2 of 3 people found the following review helpful
One sided story,
This review is from: Bitter Fame: A Life of Sylvia Plath (Penguin non-fiction) (Paperback)
The best parts of this book are Stevenson's analysis of Plath's poetry, but even this has to be seen as fed through a prism of cynicism. Whilst I am certain that Plath was a troubled and therefore not necesarily easy person, I find it hard to believe Stevenson's portrayal of Hughes as a Saint who finally snapped. Everything about Plath is tinged with antipathy on a surprising level. More than anything the lack of insight into mental distress, and bi-polar, the lack of understanding as to how this can cause people to operate, to suffer, to react, to feel is deeply annoying and unjust. Are we really to believe that Plath manipulated Hughes from their marriage to her death, that he had no agency, no self determination? Surely that is as insulting to him as those that hold him ultimately responsible for Plath's suicide.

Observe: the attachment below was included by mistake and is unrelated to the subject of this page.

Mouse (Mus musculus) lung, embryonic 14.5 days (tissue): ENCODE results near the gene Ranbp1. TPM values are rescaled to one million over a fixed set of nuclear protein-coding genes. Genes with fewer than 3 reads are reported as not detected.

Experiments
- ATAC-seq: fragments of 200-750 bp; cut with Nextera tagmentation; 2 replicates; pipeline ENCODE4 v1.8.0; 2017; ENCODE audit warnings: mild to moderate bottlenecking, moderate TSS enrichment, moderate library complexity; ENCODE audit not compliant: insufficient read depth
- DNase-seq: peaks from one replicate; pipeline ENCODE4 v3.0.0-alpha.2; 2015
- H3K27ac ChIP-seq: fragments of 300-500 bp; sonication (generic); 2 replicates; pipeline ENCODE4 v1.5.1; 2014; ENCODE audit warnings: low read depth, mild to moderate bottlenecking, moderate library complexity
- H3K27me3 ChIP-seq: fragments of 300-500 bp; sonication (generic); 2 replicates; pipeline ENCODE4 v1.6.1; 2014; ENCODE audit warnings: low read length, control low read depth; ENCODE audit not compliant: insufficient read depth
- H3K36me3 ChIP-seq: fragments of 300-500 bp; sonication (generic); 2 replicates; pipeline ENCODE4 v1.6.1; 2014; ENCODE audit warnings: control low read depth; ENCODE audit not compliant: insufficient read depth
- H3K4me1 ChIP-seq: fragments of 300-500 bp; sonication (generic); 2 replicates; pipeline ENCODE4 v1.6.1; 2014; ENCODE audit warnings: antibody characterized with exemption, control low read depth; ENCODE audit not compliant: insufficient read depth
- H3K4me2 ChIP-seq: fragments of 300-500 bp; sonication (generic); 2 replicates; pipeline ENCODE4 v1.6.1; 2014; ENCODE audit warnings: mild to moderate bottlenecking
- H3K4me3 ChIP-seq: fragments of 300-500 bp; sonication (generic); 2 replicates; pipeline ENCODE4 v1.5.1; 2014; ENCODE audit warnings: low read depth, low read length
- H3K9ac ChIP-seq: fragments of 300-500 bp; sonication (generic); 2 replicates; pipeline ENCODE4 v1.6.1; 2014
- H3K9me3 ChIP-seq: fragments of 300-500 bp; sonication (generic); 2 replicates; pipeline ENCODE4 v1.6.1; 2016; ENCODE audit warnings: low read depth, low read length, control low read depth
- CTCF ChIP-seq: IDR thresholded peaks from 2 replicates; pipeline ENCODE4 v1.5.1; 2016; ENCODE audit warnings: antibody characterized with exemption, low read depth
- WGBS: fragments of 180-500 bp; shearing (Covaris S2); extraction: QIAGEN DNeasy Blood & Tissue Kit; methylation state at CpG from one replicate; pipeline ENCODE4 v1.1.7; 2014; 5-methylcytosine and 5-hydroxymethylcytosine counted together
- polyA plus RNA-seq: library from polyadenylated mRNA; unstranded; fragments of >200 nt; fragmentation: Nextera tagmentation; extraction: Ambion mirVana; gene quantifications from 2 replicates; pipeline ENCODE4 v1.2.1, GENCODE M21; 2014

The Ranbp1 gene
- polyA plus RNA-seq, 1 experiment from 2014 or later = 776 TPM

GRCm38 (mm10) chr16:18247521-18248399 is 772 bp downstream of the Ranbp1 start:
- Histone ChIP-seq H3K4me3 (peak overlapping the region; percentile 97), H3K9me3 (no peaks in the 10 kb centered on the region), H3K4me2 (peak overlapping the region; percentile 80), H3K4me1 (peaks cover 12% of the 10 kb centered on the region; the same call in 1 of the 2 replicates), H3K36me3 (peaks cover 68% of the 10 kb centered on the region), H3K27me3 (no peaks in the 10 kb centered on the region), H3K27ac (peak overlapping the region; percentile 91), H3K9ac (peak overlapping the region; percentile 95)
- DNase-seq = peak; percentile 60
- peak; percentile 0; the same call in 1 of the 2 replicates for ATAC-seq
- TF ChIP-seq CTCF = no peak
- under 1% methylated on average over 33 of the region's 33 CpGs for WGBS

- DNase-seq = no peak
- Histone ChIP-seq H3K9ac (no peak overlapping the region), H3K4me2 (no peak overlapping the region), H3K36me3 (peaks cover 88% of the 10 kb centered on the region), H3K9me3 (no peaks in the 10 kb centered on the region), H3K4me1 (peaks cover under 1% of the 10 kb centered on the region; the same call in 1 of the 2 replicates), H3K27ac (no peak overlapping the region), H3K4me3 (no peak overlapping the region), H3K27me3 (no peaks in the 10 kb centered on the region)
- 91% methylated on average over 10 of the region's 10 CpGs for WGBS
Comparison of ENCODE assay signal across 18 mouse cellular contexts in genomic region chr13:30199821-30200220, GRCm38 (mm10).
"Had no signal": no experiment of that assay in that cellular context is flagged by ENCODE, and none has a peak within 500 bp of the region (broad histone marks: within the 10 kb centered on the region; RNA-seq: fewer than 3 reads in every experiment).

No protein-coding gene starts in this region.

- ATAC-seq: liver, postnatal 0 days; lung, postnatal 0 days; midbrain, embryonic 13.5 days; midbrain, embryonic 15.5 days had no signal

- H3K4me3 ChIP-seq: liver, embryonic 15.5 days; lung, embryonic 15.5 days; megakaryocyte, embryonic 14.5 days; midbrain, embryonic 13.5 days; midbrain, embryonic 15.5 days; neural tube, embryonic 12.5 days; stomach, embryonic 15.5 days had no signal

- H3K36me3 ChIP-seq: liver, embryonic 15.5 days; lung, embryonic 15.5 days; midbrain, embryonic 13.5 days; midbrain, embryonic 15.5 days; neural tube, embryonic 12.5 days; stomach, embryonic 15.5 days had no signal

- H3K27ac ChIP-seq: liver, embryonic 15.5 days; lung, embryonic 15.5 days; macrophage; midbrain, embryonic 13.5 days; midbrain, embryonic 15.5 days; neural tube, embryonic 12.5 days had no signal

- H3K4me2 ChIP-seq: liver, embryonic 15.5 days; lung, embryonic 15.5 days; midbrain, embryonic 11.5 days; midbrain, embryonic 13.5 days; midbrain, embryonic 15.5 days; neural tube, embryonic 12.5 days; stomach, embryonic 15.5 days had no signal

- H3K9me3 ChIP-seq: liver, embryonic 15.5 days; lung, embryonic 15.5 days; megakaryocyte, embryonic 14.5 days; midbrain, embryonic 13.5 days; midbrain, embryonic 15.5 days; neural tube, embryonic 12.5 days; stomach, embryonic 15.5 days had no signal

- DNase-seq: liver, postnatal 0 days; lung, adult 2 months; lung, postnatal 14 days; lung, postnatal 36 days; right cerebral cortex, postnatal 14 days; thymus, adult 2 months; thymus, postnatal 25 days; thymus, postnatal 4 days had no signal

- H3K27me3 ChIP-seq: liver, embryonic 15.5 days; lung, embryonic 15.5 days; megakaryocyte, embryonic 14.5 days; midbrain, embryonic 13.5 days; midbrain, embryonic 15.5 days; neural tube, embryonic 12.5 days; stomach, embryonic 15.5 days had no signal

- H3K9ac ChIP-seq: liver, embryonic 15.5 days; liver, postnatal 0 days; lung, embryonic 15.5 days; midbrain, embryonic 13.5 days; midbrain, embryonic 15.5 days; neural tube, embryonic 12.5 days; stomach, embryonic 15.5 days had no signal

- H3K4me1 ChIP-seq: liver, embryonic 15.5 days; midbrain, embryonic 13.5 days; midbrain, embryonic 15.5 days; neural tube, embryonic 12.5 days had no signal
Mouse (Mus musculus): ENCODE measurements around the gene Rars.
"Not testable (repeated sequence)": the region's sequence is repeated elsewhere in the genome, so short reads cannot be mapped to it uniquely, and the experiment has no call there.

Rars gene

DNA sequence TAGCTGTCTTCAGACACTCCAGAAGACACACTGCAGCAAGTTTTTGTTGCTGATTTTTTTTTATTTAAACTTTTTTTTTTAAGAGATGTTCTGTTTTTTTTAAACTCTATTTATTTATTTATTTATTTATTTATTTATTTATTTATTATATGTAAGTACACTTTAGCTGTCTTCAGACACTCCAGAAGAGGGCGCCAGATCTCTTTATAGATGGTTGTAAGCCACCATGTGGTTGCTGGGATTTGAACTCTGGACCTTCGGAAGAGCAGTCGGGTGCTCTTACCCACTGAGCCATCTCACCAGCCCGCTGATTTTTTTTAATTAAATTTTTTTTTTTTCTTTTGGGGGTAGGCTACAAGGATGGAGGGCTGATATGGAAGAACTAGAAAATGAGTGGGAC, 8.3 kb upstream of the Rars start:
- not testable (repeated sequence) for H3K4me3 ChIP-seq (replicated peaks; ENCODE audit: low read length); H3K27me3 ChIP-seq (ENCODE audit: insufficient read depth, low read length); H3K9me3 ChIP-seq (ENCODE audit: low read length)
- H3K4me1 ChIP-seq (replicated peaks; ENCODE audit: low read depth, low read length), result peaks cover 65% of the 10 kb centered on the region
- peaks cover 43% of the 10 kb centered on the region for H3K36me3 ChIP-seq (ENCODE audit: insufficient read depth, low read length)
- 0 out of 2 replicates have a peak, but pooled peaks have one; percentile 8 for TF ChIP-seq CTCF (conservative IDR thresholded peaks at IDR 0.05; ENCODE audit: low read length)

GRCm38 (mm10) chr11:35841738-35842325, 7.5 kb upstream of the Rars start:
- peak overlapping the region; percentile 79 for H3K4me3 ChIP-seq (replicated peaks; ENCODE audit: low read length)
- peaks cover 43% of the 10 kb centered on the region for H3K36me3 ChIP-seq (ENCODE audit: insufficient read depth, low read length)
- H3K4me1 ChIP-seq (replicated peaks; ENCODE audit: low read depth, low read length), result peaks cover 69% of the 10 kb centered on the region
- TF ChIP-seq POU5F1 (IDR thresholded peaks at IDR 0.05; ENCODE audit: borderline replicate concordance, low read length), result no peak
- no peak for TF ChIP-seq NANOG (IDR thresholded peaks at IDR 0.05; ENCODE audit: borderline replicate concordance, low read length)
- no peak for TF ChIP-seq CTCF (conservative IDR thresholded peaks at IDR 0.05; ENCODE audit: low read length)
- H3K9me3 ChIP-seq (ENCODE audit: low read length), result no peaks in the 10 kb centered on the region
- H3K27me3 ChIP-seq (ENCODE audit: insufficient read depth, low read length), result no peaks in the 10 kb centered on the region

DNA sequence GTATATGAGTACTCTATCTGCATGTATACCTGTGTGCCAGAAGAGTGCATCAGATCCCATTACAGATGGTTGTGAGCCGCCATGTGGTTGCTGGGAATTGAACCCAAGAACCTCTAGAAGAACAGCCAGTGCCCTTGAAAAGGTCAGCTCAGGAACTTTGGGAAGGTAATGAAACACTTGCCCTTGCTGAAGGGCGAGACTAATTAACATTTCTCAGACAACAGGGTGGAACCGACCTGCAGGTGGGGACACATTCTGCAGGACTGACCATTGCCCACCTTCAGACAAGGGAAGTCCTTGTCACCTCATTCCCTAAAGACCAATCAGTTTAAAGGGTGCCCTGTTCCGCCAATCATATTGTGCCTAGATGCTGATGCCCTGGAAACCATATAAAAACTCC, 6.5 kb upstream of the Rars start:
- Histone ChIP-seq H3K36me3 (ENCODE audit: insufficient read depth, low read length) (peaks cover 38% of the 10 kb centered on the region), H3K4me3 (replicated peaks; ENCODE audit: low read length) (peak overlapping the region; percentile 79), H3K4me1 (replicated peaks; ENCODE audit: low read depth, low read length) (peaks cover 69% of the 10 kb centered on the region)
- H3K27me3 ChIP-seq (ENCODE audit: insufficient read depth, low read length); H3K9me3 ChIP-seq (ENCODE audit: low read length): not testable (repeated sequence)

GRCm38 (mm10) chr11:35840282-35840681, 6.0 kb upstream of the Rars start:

Overall a deeply disapointing biography because how can you truly take on the job of representing someone's life if you can't put yourself in their shoes in order to illuminate their actions? Not to mention how bizarre it is that Stevenson appears to judge Plath for using her experiences and those around her as 'grist to the mill' of her writing. Isn't that what all writers do? They aren't writing to give a fair account of someone else, they write to express their own ideas and experiences. Stevenson also makes the classic mistake of mistaking the authorial I for the author themselves and demanding Plath holds congruent reality in her work. This from another writer? Or is her tribute to Olwyn Hughes her way of signifying that the opinions in the last chapters are Hughes' big sister's rather than Stevensons own?